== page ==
For the purposes of this study, the stress and anxiety levels of pregnant women were measured by means of questionnaires and testing the levels of the hormone cortisol in saliva. In addition, faeces samples from 56 babies were tested from 7 days until 4 months after birth. A correlation was found between the mothers who reported high stress levels and presented high cortisol levels and the variety of microbiota in the babies’ guts, even when the analyses took breastfeeding and postnatal stress into account.
Different mix of bacteria
Mothers who reported high stress levels and presented high cortisol readings had babies with more Proteobacteria and fewer lactic acid bacteria and Actinobacteria in their microbiota. This represents a poor mix of microbiota, which was also reflected in the relationship between the presence of these microbiota and a higher incidence of intestinal problems and allergic reactions among the babies in this research group.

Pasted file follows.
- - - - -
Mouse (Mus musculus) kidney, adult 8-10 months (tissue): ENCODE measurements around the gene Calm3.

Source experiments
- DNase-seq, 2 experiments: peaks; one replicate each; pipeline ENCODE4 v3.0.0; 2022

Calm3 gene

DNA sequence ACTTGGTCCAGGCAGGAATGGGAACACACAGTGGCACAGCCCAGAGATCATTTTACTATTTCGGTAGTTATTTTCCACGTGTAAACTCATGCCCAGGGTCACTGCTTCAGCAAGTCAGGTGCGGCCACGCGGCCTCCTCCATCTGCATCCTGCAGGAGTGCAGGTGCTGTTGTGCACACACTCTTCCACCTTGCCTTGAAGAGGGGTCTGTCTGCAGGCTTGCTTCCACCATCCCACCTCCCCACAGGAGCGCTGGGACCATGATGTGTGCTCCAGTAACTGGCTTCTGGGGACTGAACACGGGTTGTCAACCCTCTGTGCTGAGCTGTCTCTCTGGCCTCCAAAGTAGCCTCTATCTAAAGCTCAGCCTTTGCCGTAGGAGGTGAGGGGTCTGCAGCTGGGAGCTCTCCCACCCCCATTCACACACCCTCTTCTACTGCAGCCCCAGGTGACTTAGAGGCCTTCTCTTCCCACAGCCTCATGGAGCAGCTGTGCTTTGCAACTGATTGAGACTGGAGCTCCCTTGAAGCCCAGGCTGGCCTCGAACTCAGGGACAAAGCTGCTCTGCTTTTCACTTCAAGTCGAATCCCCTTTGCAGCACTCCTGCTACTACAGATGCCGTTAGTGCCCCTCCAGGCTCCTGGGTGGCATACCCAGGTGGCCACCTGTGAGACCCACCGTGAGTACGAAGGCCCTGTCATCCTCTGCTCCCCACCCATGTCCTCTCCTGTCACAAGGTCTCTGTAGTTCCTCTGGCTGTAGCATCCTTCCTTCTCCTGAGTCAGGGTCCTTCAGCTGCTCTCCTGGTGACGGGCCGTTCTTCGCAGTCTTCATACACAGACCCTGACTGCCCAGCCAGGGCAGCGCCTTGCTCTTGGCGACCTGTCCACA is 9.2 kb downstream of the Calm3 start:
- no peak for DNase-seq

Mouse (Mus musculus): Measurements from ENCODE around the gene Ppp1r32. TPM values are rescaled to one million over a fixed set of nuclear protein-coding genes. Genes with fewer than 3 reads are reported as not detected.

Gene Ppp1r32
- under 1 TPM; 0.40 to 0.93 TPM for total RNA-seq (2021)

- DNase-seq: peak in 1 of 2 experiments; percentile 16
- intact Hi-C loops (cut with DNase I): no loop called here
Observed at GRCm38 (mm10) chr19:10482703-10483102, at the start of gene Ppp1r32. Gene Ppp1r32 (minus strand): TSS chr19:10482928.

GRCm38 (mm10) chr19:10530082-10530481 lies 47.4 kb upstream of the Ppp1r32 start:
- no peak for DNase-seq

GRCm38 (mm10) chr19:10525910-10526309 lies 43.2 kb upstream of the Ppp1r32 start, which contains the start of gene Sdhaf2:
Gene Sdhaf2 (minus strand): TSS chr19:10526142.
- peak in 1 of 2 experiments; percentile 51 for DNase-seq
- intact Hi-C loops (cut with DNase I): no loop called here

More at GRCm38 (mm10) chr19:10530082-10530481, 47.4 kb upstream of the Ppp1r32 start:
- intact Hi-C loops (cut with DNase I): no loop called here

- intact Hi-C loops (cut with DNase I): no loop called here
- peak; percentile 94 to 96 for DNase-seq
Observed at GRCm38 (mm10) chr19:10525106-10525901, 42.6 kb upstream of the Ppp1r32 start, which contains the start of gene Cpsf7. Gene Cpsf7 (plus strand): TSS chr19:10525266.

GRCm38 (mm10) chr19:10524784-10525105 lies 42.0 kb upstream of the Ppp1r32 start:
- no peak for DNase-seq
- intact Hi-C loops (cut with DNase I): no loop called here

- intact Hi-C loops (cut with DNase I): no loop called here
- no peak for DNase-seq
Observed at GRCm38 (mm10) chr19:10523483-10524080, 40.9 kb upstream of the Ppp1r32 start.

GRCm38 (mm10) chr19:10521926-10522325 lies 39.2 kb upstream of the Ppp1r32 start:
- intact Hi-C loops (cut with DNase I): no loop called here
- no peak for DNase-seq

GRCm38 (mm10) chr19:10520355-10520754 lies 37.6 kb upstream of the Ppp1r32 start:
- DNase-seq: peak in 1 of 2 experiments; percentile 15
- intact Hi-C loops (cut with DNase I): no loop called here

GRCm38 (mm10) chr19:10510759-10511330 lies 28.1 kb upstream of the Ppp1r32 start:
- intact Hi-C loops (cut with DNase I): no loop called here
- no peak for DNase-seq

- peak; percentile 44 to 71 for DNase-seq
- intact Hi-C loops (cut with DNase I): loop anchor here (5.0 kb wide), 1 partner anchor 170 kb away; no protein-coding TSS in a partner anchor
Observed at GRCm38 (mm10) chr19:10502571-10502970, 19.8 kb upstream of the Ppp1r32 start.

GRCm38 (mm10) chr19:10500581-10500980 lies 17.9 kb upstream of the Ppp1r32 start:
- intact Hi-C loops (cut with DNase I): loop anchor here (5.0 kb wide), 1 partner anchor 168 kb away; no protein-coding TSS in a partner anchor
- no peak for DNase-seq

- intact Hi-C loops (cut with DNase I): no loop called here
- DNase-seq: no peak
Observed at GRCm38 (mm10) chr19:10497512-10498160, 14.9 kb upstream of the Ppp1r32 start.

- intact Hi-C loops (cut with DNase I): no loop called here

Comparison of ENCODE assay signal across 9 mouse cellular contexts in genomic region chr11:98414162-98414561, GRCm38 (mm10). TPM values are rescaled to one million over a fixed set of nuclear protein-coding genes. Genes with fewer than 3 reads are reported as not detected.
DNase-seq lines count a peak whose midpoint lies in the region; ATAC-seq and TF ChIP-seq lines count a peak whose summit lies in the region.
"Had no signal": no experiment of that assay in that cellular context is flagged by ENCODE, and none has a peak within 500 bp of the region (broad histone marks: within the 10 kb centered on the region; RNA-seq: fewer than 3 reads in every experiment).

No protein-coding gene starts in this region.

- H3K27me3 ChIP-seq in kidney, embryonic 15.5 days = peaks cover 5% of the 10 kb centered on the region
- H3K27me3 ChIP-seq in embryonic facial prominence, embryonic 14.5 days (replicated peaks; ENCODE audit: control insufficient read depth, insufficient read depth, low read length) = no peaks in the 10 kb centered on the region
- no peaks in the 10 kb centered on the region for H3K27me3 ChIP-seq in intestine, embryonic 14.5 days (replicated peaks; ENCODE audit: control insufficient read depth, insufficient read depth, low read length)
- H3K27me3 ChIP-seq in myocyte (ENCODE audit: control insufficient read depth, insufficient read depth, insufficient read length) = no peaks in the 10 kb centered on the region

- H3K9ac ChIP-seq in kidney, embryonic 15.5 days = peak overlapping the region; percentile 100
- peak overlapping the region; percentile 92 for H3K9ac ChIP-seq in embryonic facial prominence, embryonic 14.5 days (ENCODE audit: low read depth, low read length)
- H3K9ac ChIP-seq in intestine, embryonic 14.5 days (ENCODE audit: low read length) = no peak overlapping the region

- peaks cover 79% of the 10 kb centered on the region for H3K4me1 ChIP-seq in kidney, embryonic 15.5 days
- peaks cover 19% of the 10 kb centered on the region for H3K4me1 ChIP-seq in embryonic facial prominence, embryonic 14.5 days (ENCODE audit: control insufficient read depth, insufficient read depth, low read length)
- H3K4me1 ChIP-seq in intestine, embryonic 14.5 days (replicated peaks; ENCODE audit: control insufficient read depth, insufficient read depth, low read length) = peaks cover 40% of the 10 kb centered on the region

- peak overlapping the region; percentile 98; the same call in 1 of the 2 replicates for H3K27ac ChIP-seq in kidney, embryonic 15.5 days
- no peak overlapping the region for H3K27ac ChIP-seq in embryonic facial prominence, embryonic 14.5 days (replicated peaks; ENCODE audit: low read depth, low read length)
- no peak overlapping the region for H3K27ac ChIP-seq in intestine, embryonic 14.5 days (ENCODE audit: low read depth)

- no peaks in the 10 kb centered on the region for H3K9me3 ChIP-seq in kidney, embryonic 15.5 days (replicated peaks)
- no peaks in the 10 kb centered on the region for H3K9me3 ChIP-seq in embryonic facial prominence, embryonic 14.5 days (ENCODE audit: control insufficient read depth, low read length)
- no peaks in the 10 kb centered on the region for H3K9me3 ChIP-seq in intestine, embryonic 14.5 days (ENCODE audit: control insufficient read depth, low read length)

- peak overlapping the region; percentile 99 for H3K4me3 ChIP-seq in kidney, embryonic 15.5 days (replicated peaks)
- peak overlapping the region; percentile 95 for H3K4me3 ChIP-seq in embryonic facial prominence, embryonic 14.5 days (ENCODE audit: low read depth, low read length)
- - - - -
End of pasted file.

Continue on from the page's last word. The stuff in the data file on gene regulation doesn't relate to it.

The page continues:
‘We think that our results point towards a possible mechanism for health problems in children of mothers who experience stress during pregnancy. Giving other bacteria would probably benefit these children’s development,’ says Carolina de Weerth, professor of developmental psychology in the Behavioural Science Institute of Radboud University Nijmegen, and corresponding author of the article that will be published in Psychoneuroendocrinology.
The researchers are keen to stress that the clear correlation they discovered should not be confused with a causal link.
Maternal Prenatal Stress is Associated with the Infant Intestinal Microbiota